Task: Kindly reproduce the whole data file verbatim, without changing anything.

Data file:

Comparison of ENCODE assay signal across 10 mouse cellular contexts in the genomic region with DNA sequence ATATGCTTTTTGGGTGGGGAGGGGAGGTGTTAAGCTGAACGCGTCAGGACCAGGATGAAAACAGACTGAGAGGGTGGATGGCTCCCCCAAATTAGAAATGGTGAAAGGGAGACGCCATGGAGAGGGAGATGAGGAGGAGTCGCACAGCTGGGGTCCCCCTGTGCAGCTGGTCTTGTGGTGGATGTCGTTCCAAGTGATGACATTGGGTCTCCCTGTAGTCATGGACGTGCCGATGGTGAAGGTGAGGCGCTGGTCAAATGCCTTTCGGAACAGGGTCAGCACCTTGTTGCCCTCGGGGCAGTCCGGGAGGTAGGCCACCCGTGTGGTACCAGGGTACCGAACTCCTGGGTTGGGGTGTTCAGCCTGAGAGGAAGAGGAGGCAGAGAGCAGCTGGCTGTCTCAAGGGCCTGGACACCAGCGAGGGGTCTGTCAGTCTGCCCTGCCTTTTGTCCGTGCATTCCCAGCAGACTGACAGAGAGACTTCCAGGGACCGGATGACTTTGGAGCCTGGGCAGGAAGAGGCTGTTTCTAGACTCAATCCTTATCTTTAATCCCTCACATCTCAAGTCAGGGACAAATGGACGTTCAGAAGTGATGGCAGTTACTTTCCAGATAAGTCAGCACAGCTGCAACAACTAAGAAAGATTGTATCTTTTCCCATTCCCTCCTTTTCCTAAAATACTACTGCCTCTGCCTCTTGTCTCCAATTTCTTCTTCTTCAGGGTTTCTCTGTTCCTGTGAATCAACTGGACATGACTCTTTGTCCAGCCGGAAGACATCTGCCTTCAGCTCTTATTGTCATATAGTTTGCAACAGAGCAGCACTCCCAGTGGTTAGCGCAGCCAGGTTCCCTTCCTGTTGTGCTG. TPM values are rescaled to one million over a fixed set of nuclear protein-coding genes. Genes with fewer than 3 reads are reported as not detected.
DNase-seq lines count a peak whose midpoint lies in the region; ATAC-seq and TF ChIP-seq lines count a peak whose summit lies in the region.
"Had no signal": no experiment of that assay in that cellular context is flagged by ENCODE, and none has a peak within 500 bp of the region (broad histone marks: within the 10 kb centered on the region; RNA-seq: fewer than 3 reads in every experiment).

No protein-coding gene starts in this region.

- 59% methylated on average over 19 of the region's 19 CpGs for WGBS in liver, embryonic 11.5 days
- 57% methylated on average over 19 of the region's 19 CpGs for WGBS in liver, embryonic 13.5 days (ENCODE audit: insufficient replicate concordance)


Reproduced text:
Comparison of ENCODE assay signal across 10 mouse cellular contexts in the genomic region with DNA sequence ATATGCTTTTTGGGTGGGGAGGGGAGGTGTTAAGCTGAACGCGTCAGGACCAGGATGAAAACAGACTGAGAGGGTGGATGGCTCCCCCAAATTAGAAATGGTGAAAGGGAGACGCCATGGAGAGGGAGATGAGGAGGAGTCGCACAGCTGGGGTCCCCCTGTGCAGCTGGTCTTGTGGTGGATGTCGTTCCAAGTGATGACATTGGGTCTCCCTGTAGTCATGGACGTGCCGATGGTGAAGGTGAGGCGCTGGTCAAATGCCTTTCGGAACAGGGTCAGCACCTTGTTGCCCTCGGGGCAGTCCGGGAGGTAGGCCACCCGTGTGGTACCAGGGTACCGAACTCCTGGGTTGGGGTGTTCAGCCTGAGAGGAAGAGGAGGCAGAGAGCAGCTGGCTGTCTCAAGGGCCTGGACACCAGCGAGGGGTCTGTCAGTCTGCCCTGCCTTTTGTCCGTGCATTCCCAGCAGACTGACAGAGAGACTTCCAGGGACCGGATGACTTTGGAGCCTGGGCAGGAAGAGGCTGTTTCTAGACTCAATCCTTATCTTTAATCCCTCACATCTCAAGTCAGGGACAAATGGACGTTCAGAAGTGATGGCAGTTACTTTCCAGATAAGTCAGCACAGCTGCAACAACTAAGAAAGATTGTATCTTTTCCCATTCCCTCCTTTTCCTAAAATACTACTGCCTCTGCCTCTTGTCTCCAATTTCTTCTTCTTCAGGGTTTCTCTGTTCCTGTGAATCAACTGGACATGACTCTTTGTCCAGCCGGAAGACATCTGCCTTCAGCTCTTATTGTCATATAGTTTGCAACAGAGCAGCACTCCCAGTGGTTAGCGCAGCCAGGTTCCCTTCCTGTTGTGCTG. TPM values are rescaled to one million over a fixed set of nuclear protein-coding genes. Genes with fewer than 3 reads are reported as not detected.
DNase-seq lines count a peak whose midpoint lies in the region; ATAC-seq and TF ChIP-seq lines count a peak whose summit lies in the region.
"Had no signal": no experiment of that assay in that cellular context is flagged by ENCODE, and none has a peak within 500 bp of the region (broad histone marks: within the 10 kb centered on the region; RNA-seq: fewer than 3 reads in every experiment).

No protein-coding gene starts in this region.

- 59% methylated on average over 19 of the region's 19 CpGs for WGBS in liver, embryonic 11.5 days
- 57% methylated on average over 19 of the region's 19 CpGs for WGBS in liver, embryonic 13.5 days (ENCODE audit: insufficient replicate concordance)